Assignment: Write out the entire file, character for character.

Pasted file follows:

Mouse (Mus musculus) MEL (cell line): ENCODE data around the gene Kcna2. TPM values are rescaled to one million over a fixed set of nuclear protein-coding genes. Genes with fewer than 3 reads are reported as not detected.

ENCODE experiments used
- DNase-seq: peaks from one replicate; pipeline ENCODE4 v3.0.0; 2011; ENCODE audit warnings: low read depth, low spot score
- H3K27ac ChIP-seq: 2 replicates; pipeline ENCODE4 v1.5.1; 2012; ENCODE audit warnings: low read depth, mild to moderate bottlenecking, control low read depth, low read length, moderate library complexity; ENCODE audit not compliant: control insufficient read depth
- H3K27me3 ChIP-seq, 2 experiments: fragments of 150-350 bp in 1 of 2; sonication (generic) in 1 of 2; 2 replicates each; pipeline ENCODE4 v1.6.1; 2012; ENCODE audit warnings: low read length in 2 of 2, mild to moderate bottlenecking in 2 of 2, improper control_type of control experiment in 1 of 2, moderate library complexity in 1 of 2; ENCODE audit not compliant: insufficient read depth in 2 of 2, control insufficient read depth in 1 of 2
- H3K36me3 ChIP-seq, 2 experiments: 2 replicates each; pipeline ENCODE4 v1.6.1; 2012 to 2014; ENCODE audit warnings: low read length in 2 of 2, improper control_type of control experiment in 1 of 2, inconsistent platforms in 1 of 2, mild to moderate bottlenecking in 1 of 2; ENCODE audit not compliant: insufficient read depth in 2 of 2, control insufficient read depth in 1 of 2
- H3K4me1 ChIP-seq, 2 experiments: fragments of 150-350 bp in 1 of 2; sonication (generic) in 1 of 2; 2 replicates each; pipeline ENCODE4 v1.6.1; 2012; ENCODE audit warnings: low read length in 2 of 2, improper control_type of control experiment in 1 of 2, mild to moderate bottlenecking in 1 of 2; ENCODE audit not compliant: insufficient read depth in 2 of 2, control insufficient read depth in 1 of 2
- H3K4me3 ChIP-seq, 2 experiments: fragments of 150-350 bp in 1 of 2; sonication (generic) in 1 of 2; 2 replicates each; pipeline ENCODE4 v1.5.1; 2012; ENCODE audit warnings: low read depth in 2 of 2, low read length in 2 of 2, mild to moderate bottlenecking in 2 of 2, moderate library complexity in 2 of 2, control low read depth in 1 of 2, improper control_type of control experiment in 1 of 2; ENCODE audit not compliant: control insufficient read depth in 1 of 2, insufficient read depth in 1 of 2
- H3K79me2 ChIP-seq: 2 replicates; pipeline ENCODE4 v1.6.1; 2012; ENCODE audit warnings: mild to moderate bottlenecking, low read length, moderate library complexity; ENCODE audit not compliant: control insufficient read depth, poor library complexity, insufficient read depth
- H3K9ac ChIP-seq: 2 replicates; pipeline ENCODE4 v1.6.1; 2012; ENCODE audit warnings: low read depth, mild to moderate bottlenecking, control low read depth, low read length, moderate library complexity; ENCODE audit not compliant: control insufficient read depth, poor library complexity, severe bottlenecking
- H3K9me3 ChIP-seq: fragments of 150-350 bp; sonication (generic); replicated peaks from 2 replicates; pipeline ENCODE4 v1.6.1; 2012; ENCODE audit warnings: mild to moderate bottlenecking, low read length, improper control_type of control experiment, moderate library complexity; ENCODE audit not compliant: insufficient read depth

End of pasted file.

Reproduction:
Mouse (Mus musculus) MEL (cell line): ENCODE data around the gene Kcna2. TPM values are rescaled to one million over a fixed set of nuclear protein-coding genes. Genes with fewer than 3 reads are reported as not detected.

ENCODE experiments used
- DNase-seq: peaks from one replicate; pipeline ENCODE4 v3.0.0; 2011; ENCODE audit warnings: low read depth, low spot score
- H3K27ac ChIP-seq: 2 replicates; pipeline ENCODE4 v1.5.1; 2012; ENCODE audit warnings: low read depth, mild to moderate bottlenecking, control low read depth, low read length, moderate library complexity; ENCODE audit not compliant: control insufficient read depth
- H3K27me3 ChIP-seq, 2 experiments: fragments of 150-350 bp in 1 of 2; sonication (generic) in 1 of 2; 2 replicates each; pipeline ENCODE4 v1.6.1; 2012; ENCODE audit warnings: low read length in 2 of 2, mild to moderate bottlenecking in 2 of 2, improper control_type of control experiment in 1 of 2, moderate library complexity in 1 of 2; ENCODE audit not compliant: insufficient read depth in 2 of 2, control insufficient read depth in 1 of 2
- H3K36me3 ChIP-seq, 2 experiments: 2 replicates each; pipeline ENCODE4 v1.6.1; 2012 to 2014; ENCODE audit warnings: low read length in 2 of 2, improper control_type of control experiment in 1 of 2, inconsistent platforms in 1 of 2, mild to moderate bottlenecking in 1 of 2; ENCODE audit not compliant: insufficient read depth in 2 of 2, control insufficient read depth in 1 of 2
- H3K4me1 ChIP-seq, 2 experiments: fragments of 150-350 bp in 1 of 2; sonication (generic) in 1 of 2; 2 replicates each; pipeline ENCODE4 v1.6.1; 2012; ENCODE audit warnings: low read length in 2 of 2, improper control_type of control experiment in 1 of 2, mild to moderate bottlenecking in 1 of 2; ENCODE audit not compliant: insufficient read depth in 2 of 2, control insufficient read depth in 1 of 2
- H3K4me3 ChIP-seq, 2 experiments: fragments of 150-350 bp in 1 of 2; sonication (generic) in 1 of 2; 2 replicates each; pipeline ENCODE4 v1.5.1; 2012; ENCODE audit warnings: low read depth in 2 of 2, low read length in 2 of 2, mild to moderate bottlenecking in 2 of 2, moderate library complexity in 2 of 2, control low read depth in 1 of 2, improper control_type of control experiment in 1 of 2; ENCODE audit not compliant: control insufficient read depth in 1 of 2, insufficient read depth in 1 of 2
- H3K79me2 ChIP-seq: 2 replicates; pipeline ENCODE4 v1.6.1; 2012; ENCODE audit warnings: mild to moderate bottlenecking, low read length, moderate library complexity; ENCODE audit not compliant: control insufficient read depth, poor library complexity, insufficient read depth
- H3K9ac ChIP-seq: 2 replicates; pipeline ENCODE4 v1.6.1; 2012; ENCODE audit warnings: low read depth, mild to moderate bottlenecking, control low read depth, low read length, moderate library complexity; ENCODE audit not compliant: control insufficient read depth, poor library complexity, severe bottlenecking
- H3K9me3 ChIP-seq: fragments of 150-350 bp; sonication (generic); replicated peaks from 2 replicates; pipeline ENCODE4 v1.6.1; 2012; ENCODE audit warnings: mild to moderate bottlenecking, low read length, improper control_type of control experiment, moderate library complexity; ENCODE audit not compliant: insufficient read depth